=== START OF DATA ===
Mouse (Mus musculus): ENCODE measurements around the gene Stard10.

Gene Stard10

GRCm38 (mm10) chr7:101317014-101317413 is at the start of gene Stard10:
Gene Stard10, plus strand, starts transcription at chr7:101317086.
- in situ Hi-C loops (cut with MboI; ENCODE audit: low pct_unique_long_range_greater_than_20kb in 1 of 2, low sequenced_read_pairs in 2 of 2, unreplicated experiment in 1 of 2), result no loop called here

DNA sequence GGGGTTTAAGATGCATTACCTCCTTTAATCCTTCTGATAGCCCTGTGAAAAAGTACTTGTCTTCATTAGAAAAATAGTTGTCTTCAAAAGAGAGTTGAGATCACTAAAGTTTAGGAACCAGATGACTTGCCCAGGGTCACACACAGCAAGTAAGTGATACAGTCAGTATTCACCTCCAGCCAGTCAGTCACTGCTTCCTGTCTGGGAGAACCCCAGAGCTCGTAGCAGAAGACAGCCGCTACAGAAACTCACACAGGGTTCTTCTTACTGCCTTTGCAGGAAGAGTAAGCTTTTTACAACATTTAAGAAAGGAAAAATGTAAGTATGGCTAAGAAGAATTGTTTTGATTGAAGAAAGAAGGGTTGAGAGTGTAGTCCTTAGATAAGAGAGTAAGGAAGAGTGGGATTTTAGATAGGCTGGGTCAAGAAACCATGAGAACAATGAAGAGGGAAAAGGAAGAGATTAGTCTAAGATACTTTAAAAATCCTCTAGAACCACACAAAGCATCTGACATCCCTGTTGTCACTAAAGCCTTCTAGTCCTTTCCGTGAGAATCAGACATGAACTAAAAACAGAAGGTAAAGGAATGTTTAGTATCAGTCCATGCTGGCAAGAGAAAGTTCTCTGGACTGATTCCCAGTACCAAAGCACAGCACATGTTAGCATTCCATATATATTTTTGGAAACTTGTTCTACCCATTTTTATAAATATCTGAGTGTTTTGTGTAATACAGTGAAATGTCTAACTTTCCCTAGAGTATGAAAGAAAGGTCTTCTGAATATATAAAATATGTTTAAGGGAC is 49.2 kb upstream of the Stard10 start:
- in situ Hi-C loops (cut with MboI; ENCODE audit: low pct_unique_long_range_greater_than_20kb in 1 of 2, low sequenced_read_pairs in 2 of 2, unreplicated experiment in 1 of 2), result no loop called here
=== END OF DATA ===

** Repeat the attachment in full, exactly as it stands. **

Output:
Mouse (Mus musculus): ENCODE measurements around the gene Stard10.

Gene Stard10

GRCm38 (mm10) chr7:101317014-101317413 is at the start of gene Stard10:
Gene Stard10, plus strand, starts transcription at chr7:101317086.
- in situ Hi-C loops (cut with MboI; ENCODE audit: low pct_unique_long_range_greater_than_20kb in 1 of 2, low sequenced_read_pairs in 2 of 2, unreplicated experiment in 1 of 2), result no loop called here

DNA sequence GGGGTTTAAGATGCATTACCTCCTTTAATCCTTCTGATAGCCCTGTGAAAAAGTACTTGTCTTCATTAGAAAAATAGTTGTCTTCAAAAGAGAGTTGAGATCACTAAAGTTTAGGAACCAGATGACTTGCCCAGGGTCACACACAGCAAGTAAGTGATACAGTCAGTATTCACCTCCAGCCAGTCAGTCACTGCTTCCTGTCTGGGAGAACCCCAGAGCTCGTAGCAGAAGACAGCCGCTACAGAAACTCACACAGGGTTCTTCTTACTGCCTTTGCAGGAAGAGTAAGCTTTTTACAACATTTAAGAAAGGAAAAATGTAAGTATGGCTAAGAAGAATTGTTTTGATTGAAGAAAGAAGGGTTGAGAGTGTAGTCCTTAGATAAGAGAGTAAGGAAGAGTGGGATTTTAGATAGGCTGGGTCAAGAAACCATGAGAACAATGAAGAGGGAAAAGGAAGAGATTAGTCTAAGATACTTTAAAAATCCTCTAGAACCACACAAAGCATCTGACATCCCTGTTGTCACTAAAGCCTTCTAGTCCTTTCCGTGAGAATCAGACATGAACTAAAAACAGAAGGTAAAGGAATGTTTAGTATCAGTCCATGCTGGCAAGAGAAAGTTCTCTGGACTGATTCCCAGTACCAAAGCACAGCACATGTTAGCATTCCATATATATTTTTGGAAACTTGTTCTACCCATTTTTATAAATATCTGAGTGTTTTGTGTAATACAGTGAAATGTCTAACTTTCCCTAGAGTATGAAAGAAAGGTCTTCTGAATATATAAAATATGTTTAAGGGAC is 49.2 kb upstream of the Stard10 start:
- in situ Hi-C loops (cut with MboI; ENCODE audit: low pct_unique_long_range_greater_than_20kb in 1 of 2, low sequenced_read_pairs in 2 of 2, unreplicated experiment in 1 of 2), result no loop called here